This scheme can be derived by using the co-normal decomposition, which reads

@@ -226,7 +226,7 @@ with the tensor $\mathbf{\Lambda}_K$ associated with control volume $K$, the dis

\end{figure}

With these notations, it follows that for each cell $K$ and face $\sigma$

With these notations, it follows that for each cell $K$ and face $\sigma$

\begin{equation}

\nabla u \cdot\mathbf{\Lambda}_K \mathbf{n}_{K, \sigma} = t_{K,\sigma}\nabla u \cdot\mathbf{d}_{K,\sigma} + \nabla u \cdot\mathbf{d}^{\bot}_{K,\sigma}.

\end{equation}

...

...

@@ -235,7 +235,7 @@ For the Tpfa scheme, the second part in the above equation is neglected. By usin

By neglecting the orthogonal term, the consistency of the scheme is lost for general grids, where $\nabla u \cdot\mathbf{d}^{\bot}_{K,\sigma}\not=0$. The consistency is achieved only for so-called K-orthogonal grids for which $\mathbf{d}^{\bot}_{K,\sigma}=0$. For such grids we deduce that

By neglecting the orthogonal term, the consistency of the scheme is lost for general grids, where $\nabla u \cdot\mathbf{d}^{\bot}_{K,\sigma}\not=0$. The consistency is achieved only for so-called K-orthogonal grids for which $\mathbf{d}^{\bot}_{K,\sigma}=0$. For such grids we deduce that

with $\tau_{K,\sigma} :=\mathbf{n}_{K, \sigma}\mathbf{\Lambda}_K\mathbf{n}_{K, \sigma}, \tau_{L,\sigma} :=\mathbf{n}_{L, \sigma}\mathbf{\Lambda}_L\mathbf{n}_{L, \sigma}$, $d_{K,\sigma}:=\mathbf{n}_{K, \sigma}\cdot\mathbf{d}_{K, \sigma}$, and $d_{L,\sigma}:=\mathbf{n}_{L, \sigma}\cdot\mathbf{d}_{L, \sigma}$. This reduces, for the case of scalar permeability, to a distance weighted harmonic averaging of permeabilities.

\subsubsection{Mpfa Method}\label{cc_mpfa}

Expressions for the face fluxes $F_{K, \sigma}$ are obtained by introducing intermediate face unknowns $u_\sigma$ in addition to the cell unknowns $u_K$ and enforcing the physically motivated continuity of fluxes and continuity of the solution across the faces. For a face $\sigma$ between the two polygons $K$ and $L$ these conditions read:

...

...

@@ -284,8 +284,8 @@ with $t_{K,\sigma},t_{L,\sigma}$ as defined in equation \eqref{eq:conormalDecTpf

In the following, a multi-point flux approximation method (Mpfa-O method), which was introduced in \citet{A3:aavatsmark:2002}, is presented. The main difference to the Tpfa scheme is the fact that a consistent discrete gradient is constructed, i.e. the term $\nabla u \cdot\mathbf{d}^{\bot}_{K,\sigma}$ is not neglected.

For this scheme, a dual grid is created by connecting the barycenters of the cells with the barycenters of the faces ($d=2$) or the barycenters of the faces and edges ($d=3$). This divides each cell into sub-control volumes $K^v$. Analogously, each face is sub-divided into sub-control volume faces $\sigma^v$, see Figure \ref{pc:interactionRegion_mpfa}. We allow for piecewise constant $\mathbf{\Lambda}$ (denoted as $\mathbf{\Lambda}_K$ for each cell $K$) and construct discrete gradients $\nabla_\mathcal{D}^{K^v} u$ (per sub-control volume $K^v$).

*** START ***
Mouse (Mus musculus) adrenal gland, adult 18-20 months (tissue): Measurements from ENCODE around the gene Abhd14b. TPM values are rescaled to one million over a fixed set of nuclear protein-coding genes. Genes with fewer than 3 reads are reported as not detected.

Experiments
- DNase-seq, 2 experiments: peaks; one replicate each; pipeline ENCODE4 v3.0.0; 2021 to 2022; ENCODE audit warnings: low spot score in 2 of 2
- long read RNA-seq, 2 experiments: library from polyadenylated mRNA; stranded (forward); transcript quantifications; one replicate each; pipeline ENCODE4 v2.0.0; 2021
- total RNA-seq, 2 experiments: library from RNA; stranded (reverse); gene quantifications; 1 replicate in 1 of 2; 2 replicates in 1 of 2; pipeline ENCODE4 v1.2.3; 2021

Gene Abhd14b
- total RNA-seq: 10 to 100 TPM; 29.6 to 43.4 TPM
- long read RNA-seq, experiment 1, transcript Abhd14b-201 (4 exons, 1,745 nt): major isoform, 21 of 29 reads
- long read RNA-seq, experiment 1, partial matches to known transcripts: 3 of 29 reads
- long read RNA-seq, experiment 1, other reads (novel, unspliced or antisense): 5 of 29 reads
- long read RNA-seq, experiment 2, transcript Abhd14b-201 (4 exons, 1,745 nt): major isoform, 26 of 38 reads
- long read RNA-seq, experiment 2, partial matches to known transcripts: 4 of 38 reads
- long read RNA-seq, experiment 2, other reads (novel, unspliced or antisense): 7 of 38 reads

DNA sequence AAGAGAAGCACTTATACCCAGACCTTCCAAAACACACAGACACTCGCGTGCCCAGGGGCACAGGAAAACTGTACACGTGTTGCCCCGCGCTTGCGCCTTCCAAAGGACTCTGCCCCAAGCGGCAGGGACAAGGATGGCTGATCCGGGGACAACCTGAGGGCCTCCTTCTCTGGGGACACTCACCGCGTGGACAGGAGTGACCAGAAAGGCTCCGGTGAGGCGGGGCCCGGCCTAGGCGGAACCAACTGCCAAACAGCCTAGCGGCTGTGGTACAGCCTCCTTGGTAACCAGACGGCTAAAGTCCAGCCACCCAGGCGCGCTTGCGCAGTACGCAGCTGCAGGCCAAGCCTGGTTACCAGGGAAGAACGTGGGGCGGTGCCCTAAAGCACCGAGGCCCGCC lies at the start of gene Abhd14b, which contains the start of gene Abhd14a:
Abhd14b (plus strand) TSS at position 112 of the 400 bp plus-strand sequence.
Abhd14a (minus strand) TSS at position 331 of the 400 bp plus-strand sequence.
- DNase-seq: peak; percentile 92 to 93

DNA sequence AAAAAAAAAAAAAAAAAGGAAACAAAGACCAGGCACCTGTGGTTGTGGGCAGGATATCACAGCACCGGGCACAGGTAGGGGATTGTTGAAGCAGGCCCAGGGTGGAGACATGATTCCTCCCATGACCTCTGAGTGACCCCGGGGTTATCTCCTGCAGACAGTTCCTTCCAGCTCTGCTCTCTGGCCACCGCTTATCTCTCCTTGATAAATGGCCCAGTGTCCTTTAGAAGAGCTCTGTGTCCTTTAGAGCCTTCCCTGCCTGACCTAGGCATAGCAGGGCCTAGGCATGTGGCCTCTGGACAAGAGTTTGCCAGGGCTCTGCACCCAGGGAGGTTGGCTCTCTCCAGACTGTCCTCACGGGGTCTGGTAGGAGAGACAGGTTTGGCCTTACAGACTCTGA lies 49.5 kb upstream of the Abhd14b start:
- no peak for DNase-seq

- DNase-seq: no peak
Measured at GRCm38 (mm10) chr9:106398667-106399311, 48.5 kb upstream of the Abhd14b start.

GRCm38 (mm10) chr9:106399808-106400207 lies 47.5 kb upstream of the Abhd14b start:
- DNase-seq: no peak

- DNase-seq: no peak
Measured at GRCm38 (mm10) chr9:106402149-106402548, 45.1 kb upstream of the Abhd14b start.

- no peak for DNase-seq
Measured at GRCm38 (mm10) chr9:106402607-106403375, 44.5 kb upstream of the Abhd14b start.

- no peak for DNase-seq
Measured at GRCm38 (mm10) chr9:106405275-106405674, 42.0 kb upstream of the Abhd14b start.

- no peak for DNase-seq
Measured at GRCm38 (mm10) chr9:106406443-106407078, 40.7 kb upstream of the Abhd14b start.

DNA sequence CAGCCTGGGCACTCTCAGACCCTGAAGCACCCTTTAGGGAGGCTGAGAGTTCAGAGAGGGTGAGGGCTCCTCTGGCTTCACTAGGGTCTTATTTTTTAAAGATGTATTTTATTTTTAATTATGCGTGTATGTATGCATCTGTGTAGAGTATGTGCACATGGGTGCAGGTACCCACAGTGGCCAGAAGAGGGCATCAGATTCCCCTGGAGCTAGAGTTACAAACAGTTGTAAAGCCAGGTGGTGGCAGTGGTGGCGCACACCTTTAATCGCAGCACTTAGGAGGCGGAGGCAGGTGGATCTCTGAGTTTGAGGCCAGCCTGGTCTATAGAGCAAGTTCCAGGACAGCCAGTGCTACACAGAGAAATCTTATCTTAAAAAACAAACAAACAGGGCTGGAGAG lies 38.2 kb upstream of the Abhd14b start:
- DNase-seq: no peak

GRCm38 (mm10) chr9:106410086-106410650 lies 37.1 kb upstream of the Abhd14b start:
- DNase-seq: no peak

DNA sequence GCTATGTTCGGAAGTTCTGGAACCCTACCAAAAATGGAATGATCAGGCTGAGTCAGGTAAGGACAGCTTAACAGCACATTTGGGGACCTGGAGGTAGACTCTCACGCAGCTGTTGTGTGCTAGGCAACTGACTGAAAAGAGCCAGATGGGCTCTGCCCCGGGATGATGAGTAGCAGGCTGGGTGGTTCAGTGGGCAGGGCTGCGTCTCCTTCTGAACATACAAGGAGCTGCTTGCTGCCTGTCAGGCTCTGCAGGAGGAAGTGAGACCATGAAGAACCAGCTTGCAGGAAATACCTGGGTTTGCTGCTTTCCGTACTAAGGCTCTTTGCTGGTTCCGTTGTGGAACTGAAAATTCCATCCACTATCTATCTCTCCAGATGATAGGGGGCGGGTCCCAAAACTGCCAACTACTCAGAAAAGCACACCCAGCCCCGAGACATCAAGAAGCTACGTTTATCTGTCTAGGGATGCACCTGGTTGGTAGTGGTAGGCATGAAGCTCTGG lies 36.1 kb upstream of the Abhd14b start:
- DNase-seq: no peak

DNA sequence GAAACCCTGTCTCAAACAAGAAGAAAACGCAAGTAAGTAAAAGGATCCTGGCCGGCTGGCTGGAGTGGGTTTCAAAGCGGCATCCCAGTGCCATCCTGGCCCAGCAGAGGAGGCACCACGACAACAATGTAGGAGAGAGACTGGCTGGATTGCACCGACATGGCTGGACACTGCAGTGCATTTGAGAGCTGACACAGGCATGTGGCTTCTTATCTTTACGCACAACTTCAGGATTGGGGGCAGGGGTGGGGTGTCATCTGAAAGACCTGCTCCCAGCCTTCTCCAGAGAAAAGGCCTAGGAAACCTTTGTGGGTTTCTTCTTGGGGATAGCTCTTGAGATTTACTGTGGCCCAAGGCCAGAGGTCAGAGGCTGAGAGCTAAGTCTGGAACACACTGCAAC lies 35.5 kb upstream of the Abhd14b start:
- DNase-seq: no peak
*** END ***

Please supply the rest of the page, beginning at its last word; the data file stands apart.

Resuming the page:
In the following, we restrict our discussion to the two-dimensional setup that is shown in Figure \ref{pc:interactionRegion_mpfa}.

For this scheme, a dual grid is created by connecting the barycenters of the cells with the barycenters of the faces ($d=2$) or the barycenters of the faces and edges ($d=3$). This divides each cell into sub-control volumes $K^v$. Analogously, each face is sub-divided into sub-control volume faces $\sigma^v$, see Figure \ref{pc:interactionRegion_mpfa}. We allow for piecewise constant $\mathbf{\Lambda}$ (denoted as $\mathbf{\Lambda}_K$ for each cell $K$) and construct discrete gradients $\nabla_\mathcal{D}^{K^v} u$ (per sub-control volume $K^v$).

In the following, we restrict our discussion to the two-dimensional setup that is shown in Figure \ref{pc:interactionRegion_mpfa}.

Here, the discrete gradients are constructed to be consistent such that the following conditions hold:

\begin{equation}

\nabla_\mathcal{D}^{K^v} u \cdot (\mathbf{x}_{\sigma^v_1}- \mathbf{x}_{K}) = u_{\sigma^v_1} - u_K, \quad\nabla_\mathcal{D}^{K^v} u \cdot (\mathbf{x}_{\sigma^v_3}- \mathbf{x}_{K}) = u_{\sigma^v_3} - u_K.

...

...

@@ -296,7 +296,7 @@ Thus, a discrete gradient (for sub-control volume $K^v$) that fulfills these co

\begin{bmatrix}

u_{\sigma^v_1} - u_K \\

u_{\sigma^v_3} - u_K

\end{bmatrix}, \qquad\text{ with }\;\mathbb{D}_{K^v} :=

\end{bmatrix}, \qquad\text{ with }\;\mathbb{D}_{K^v} :=

where $\mathbf{u}$ contains the three cell unknowns $u_K,u_L,u_M$ and $\mathbf{u}_{\sigma}$ the three face unknowns $u_{\sigma^v_1}, u_{\sigma^v_2}, u_{\sigma^v_3}$.

where $\mathbf{u}$ contains the three cell unknowns $u_K,u_L,u_M$ and $\mathbf{u}_{\sigma}$ the three face unknowns $u_{\sigma^v_1}, u_{\sigma^v_2}, u_{\sigma^v_3}$.

Inserting these face unknowns into the flux expression \eqref{eq:discreteFluxRef} yields